Whether or not Betty "really" had the killer gene was questionable, though, as she was told by her mother Alice (Madchen Amick) who was at the time under the control of organ-harvesting cult leader, Edgar Evernever (Chad Michael Murray). Yep, a cult called the Farm came to Riverdale and began to brainwash the children and parents of the town into a scheme that resembled a Twilight Zone episode written on DMT. Using sound-based hypnosis and his crew of cronies, Evernever has been tricking the townspeople into following him by reconnecting them with their dead loved ones. His reasoning for this? To help them through their trauma which he would then relieve by operating on them and chopping trauma out. But he was really stealing their organs! Sadly, during an inspired escape attempt that included trying to shoot himself out of a rocket into the sun, Edgar was killed by Alice with a simple, uninspired gunshot.
As you might have begun to realize, it's not just the amount of murders that happen in Riverdale that make it stand out but the ingenuity and oddness with which most of them are committed. An incredible 11 people in Riverdale died from drinking a purposefully poisoned Kool-Aid knockoff. While you might be expecting an ill thought out Jonestown riff here, it's actually far less offensive but also completely wild. See, there is a historical group of tabletop gamers who are obsessed with the DnD knockoff Gryphons and Gargoyles. Inspiring a cult-like devotion, the game has taken out two different generations of Riverdalians who have wanted to "ascend" by drinking the cyanide laced soft drink... just perfect TV to be honest. And this was a core plot of season three as the teens hunted down the mysterious leader of the group, the Gargoyle King, who was of course revealed to be related to Betty and Alice Cooper and their house of horrors.
How does so much crime occur in Riverdale? Well, the sheriff is alway corrupt, and as we get into later seasons the sheriff is in fact replaced by one time Southside Serpents gang leader and unrepentant hot dad, FP Jones (Skeet Ulrich). So that gives you a little insight into the criminal justice system in the town. Speaking of which, the local prison is mostly used to run illegal fights between muscled boys and local gangster, Hiram Lodge (Mark Consuelos), who had a plan to essentially turn Riverdale into a private prison complex. During that nefarious scheme he had the entirety of the town put under quarantine, cutting it off from society. It quickly descended into an Escape From LA style dystopian hellhole. Basically, it's the perfect place to commit a lot of murders and crimes with little to no recrimination or adult supervision.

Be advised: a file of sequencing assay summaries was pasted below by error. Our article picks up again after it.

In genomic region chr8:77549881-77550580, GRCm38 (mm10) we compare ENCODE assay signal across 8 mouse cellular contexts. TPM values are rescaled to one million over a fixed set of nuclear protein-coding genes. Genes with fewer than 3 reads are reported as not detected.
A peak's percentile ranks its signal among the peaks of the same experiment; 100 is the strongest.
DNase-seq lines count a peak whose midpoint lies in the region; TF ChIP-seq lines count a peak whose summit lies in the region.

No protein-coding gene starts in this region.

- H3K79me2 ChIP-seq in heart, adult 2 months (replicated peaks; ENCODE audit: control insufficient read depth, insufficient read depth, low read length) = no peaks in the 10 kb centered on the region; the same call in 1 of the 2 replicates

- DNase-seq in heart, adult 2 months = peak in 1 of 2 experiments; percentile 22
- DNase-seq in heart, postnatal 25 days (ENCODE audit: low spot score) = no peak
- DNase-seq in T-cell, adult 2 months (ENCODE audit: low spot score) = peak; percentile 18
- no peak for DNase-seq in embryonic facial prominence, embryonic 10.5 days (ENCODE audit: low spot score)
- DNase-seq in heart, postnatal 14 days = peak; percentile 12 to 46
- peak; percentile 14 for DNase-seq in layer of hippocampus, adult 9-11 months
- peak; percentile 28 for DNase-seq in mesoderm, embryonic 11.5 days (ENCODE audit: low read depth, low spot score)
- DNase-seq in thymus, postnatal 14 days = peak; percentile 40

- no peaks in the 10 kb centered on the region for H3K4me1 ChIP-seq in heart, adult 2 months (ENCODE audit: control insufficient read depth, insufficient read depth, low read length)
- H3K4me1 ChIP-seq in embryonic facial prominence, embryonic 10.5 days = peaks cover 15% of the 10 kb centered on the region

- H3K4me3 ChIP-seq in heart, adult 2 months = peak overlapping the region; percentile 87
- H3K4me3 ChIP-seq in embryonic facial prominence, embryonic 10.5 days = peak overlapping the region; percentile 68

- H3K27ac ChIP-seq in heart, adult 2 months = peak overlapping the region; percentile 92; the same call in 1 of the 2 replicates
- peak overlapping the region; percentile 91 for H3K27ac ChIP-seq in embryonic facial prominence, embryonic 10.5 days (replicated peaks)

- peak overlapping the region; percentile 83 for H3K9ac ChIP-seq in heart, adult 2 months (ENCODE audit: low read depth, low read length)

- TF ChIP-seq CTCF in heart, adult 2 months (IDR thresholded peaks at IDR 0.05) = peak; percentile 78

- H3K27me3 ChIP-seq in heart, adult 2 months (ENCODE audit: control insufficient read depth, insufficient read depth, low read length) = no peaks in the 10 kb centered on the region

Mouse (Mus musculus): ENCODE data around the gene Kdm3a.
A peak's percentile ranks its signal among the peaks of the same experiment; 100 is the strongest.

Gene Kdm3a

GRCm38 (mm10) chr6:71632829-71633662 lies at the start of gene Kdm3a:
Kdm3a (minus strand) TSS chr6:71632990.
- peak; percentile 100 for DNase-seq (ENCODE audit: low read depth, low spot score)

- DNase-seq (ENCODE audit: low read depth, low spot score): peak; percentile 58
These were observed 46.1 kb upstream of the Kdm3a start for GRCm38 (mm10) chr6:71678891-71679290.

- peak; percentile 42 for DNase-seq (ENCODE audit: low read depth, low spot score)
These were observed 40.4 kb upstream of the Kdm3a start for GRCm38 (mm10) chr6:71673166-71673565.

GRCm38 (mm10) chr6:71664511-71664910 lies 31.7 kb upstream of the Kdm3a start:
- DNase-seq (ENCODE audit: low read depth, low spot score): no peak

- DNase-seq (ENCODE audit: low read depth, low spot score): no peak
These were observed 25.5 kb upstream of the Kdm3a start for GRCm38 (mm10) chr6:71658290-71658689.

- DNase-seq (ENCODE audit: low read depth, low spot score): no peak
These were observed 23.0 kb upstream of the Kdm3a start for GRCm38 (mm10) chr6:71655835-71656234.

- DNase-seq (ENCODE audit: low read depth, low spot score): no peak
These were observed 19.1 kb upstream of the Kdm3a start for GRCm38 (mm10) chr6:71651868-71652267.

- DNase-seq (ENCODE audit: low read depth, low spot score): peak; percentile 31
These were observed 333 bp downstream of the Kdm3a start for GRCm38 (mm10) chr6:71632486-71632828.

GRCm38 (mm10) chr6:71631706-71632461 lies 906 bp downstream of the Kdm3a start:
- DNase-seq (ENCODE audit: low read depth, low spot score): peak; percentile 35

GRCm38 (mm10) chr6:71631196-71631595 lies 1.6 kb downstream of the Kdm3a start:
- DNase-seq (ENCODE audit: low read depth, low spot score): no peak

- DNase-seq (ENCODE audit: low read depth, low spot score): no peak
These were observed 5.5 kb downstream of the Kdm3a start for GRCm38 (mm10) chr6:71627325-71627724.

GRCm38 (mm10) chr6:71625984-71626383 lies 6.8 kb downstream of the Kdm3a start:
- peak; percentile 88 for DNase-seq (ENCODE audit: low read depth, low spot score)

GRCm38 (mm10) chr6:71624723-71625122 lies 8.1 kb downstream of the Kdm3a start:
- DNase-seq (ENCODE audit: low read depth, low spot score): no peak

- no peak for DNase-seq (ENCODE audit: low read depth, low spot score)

With Riverdale returning for a fifth season that includes an already confirmed time jump, our biggest questions are: who will survive and what will be left of them? This is a show that has no qualms about killing off beloved characters, surprise deaths, and even unexpected resurrections. So with the kids going into the future, we're hoping to add some more kills to Riverdale's count. After all, the series only has to kill off six more people to catch up with Chucky, but has a way to go before we hit the heady heights of Jason Vorhees at 151. We believe in you, Roberto! Before Riverdale is over it can become the most death-filled franchise!
Rosie Knight is an Eisner-winning journalist and author who's been writing professionally since 2005. Her career has taken her around the world and, although she hails from London, she currently resides in Los Angeles where she writes full time. She began as a professional poet but transitioned into journalism, starting at the Eisner-winning WWAC in 2016. Since then she has written over 1500 articles for digital media sites including What to Watch (opens in new tab), Nerdist (opens in new tab), IGN (opens in new tab), The Hollywood Reporter (opens in new tab), Esquire (opens in new tab), Den of Geek (opens in new tab), DC Comics (opens in new tab), /Film (opens in new tab), BuzzFeed (opens in new tab), and Refinery29 (opens in new tab). She also writes comics including The Haunted High Tops and Cougar and Cub. When she's not writing she spends far too much time watching horror movies and Hallmark films.